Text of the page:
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Are Emergency Water Packets a Waste of Money? (a Review)

I was rummaging through the depths of my emergency supplies last week when I happened upon several emergency water packets that I totally forgot I had. Originally, I had them in our bug out bags but years ago I must have decided to do something else because these particular packets have manufacture dates of April, 2007 and expiration dates of March 2012 and I clean out my bug out bags at least yearly.

Anyway, since they’re only slightly “expired” and I probably wasn’t going to use them for any real purpose anyway, I figured I would test them out a bit. As you can see, this review isn’t starting well and I can honestly say that they’re not something I would suggest you pack in your bags as there are better options.

For starters, they’re only a bit more than four ounces of water per packet, which is slightly more than 1/2 of a cup of water. Depending on who you ask, your physical exertion level, body size, climate, food intake, and so on, the average amount of fluids most adults need is something over 70 ounces per day or more. That’s fluid, not just water. Regardless, if we assume you’ll need at minimum of 70 ounces of water per day then you would need over 16 packets of water per day (or 48 over 72 hours)… are you seeing a problem here?

As you can see it’s darn hard to pack enough water on your back to last you for days on end, let alone if you’re packing for kids too (like I am) and you’re not going to be doing it with packets of water, bottles of water, or even a hydration pack. That said, including some water is useful but you have to be judicious because it really adds weight.

What if you’re still interested in buying some emergency water packets?

Well, I tried a packet of water and, though the instructions say to discard it after the expiration date, the water tasted just fine. I was actually surprised at how difficult the packet was to open; I almost broke out the scissors but I managed to tear it open. I can actually see this being rather frustrating if you’re cold, tired, or have an injury. Here’s a case where the simple twist off cap wins!

I then tried to poke a hole in a full packet with a fork (I figured a knife was not fair to the packet) and found that to be slightly difficult until I put some effort into it. I then grabbed another packet and tried to squeeze it to pop open but, for the life of me, I couldn’t get it to burst! Considering packet integrity was a primary reason for not relying on these emergency water packets, maybe they’re not horrible. Last, since I couldn’t think of anything else to do to a packet I choose to light one on fire to see how easy it burned (why not?) and found that to easily take several seconds to begin smoldering. Of course, it’s a packet full of water so it’s likely self-extinguishing. ;)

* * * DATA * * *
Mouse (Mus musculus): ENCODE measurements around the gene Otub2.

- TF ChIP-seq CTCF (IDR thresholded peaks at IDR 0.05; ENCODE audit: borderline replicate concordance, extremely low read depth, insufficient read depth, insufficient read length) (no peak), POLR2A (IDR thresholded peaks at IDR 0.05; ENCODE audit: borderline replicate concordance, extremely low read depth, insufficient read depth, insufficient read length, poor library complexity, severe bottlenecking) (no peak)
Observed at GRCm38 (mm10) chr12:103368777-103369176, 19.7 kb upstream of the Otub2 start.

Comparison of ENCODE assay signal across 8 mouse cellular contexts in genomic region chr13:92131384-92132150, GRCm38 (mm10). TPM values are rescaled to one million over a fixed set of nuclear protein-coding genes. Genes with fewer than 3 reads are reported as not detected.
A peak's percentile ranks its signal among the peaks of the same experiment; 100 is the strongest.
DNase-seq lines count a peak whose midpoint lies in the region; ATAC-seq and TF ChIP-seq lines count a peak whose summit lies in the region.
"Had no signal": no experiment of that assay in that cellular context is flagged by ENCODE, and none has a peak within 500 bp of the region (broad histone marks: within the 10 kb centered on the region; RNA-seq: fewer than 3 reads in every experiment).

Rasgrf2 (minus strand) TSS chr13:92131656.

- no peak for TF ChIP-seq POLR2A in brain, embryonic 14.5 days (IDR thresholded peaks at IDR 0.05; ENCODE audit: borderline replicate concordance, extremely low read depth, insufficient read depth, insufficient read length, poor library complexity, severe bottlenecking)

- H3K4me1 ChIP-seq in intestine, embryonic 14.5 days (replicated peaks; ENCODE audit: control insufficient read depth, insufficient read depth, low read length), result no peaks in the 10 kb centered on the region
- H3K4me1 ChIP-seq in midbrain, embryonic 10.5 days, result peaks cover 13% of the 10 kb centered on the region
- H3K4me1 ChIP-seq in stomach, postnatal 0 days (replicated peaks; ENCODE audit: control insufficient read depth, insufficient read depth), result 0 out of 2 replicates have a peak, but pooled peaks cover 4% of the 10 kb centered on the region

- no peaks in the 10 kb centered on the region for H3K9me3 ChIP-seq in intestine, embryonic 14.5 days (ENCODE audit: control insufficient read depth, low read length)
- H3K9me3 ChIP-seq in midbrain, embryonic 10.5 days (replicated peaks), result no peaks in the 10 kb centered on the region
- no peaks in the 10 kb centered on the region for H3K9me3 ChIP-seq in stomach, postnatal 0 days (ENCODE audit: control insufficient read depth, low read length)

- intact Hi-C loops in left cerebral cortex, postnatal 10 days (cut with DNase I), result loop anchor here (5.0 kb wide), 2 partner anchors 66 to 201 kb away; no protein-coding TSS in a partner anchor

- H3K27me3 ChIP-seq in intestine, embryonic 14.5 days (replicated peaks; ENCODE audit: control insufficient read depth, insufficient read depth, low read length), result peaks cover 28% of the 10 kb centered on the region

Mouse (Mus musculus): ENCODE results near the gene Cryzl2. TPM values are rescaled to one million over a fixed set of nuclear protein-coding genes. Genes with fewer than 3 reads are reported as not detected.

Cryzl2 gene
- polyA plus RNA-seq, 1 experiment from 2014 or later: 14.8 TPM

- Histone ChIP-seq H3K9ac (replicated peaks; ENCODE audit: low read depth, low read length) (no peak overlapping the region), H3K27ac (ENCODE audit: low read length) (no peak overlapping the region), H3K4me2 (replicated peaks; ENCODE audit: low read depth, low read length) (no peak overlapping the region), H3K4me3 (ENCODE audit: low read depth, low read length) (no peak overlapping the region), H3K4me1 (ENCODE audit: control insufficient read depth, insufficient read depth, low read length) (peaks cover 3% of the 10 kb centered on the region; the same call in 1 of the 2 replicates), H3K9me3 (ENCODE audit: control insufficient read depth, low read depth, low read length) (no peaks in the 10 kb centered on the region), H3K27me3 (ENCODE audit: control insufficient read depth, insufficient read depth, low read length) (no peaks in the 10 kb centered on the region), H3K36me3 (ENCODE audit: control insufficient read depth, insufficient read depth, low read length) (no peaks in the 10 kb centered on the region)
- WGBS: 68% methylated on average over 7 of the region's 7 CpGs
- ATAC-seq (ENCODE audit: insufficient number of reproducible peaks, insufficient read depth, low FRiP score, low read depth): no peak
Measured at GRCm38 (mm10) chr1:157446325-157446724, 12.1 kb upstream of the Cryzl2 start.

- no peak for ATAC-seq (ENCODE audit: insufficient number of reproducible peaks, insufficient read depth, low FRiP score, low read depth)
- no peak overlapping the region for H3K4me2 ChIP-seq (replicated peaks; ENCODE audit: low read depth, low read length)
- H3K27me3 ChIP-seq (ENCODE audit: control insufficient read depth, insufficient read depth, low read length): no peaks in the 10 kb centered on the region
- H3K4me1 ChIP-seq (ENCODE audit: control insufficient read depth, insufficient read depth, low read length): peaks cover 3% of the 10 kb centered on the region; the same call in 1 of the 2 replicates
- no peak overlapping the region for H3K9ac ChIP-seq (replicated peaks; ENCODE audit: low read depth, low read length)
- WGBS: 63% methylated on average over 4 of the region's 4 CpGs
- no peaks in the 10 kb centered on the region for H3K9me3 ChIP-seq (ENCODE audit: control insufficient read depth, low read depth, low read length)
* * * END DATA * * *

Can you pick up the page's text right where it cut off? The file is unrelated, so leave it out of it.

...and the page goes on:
Ultimately, I still wouldn’t recommend them as something to rely on. Water is water, whether it’s purified, has an expiration date on it, or the packaging says it’s for emergency use. A few bottles of water would suffice just as well.

6 comments to Are Emergency Water Packets a Waste of Money? (a Review)

  • T.R.

    I see your points about them . Thats another reason to pack a small plastic funnel . If you carry hard containers and bladder combinations , every drop may count , but if you have a water purifier filter , and tablets and are not in the middle of the desert …… should be able to find water along the way . Another thing I always thought about was puncturing . Glad to see a review of these . My packed water containers are US Army 2 quart collapsables , a swiss army 5 gallon bladder ( to fill up later ) and a couple of US 1 quarts with the cup . I dont have any bottles , just got used to the military stuff .

  • David

    Have you considered dehydrated emergency water supplies, (just add water to re-hydrate)?

    • I assume you mean freeze dried foods? Perhaps these water packets could be used for that but most meals I’ve found use a cup or two (2-4 packets) of water.

  • Junipers

    Helpful article. I can’t tell you how many times I’ve read reviews from people who bought water packets and were upset about the expiration date. Hopefully this will relieve the minds of many who may have tossed them out thinking the water had gone bad. It’s still a great idea to put a few of those in your BOB! Thanks for being brave enough to be a test subject for us. LOL!

  • Cheryl

    While I agree that water bottles might hold more, be easier to open, etc…I like the fact that the water packets aren’t easily broken open. Living in the northeast, I don’t want to worry about water bottles freezing and bursting in my car. A small plastic box in my trunk holds a dozen water packets. Another plus, they easily double as an ice pack for injuries or to use in your lunch box. It can keep your food cold until lunch time and be your drink too!